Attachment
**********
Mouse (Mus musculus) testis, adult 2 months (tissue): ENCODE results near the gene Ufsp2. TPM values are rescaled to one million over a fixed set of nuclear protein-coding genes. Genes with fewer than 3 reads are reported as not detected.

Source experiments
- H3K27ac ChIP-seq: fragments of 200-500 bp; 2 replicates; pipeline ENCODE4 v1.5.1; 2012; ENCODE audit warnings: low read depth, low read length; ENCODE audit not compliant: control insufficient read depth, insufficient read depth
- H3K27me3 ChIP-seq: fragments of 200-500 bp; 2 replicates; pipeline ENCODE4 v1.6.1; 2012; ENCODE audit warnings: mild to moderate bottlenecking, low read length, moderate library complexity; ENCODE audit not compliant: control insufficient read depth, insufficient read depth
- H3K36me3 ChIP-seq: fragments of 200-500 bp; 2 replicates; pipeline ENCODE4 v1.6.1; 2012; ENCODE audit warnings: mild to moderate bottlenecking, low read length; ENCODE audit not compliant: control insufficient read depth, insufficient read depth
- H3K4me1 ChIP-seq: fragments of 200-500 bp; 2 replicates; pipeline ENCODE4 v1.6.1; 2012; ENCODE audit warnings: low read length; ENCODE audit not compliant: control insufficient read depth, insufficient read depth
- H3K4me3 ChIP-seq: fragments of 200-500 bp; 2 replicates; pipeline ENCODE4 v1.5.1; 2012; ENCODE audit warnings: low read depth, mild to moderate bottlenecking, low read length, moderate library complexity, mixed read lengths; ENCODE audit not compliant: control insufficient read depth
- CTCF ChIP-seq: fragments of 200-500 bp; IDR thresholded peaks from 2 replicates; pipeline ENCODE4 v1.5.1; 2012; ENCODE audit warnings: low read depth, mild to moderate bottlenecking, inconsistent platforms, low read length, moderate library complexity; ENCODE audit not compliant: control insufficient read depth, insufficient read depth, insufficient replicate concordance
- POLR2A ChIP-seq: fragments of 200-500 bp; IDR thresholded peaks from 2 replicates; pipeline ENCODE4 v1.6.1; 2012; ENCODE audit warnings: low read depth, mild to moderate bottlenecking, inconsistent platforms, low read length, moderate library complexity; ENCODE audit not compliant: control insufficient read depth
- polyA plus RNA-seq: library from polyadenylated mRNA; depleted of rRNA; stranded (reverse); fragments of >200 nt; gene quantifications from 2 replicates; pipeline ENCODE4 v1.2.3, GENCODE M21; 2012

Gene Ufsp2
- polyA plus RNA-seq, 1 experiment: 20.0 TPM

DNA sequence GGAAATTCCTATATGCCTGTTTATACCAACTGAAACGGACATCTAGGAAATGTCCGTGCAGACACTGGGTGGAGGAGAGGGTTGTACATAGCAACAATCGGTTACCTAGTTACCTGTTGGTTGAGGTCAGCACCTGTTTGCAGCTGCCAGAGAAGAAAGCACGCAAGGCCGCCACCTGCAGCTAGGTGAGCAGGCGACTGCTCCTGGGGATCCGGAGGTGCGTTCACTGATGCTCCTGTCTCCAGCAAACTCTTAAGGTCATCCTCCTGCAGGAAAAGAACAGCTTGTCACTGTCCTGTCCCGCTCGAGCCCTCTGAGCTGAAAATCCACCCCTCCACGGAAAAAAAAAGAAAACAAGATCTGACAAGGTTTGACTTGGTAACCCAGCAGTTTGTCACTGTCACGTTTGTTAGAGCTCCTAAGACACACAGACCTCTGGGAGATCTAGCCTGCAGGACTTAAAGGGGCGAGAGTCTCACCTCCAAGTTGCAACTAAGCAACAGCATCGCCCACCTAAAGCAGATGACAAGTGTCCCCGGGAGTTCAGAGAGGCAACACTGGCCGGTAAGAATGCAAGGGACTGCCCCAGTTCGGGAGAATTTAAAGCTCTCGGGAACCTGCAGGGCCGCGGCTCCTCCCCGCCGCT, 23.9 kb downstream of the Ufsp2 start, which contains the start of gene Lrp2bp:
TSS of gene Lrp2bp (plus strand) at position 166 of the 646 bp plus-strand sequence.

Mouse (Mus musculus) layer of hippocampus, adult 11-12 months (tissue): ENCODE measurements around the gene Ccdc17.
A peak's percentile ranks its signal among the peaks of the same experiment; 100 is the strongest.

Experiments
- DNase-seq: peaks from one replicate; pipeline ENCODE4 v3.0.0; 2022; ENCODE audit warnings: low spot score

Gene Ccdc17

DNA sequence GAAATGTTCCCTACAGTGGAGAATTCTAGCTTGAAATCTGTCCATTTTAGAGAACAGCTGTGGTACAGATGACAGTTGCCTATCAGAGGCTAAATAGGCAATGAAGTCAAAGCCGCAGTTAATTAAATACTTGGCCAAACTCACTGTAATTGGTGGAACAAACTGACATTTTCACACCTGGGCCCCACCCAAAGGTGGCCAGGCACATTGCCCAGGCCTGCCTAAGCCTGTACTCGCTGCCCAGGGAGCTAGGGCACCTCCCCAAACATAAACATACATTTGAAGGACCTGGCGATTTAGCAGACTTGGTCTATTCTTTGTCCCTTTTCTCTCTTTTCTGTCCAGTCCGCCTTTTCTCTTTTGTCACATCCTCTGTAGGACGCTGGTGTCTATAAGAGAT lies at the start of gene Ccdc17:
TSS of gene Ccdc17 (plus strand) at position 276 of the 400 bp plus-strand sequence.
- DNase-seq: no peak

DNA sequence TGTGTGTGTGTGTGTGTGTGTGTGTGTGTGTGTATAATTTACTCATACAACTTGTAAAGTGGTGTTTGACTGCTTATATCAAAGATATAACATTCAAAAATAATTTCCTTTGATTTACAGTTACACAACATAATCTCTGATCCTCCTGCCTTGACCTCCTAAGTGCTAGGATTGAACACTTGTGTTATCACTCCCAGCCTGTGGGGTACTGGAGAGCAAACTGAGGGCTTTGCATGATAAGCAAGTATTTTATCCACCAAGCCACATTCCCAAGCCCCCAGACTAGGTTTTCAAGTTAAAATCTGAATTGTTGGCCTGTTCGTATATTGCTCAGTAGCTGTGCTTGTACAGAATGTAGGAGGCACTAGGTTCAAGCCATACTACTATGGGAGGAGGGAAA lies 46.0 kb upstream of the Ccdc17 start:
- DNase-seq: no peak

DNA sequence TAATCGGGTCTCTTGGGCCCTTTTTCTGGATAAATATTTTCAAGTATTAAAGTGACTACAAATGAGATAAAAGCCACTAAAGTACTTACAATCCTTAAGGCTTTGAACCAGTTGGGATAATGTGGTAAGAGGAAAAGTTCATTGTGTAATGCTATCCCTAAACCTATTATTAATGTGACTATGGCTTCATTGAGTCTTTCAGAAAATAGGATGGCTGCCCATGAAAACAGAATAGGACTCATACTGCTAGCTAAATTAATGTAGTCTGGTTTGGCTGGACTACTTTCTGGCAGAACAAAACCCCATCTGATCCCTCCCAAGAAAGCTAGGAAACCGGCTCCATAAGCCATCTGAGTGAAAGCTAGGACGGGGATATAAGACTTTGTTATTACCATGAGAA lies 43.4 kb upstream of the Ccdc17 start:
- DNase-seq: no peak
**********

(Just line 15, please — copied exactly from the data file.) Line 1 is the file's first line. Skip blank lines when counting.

Mouse (Mus musculus) layer of hippocampus, adult 11-12 months (tissue): ENCODE measurements around the gene Ccdc17.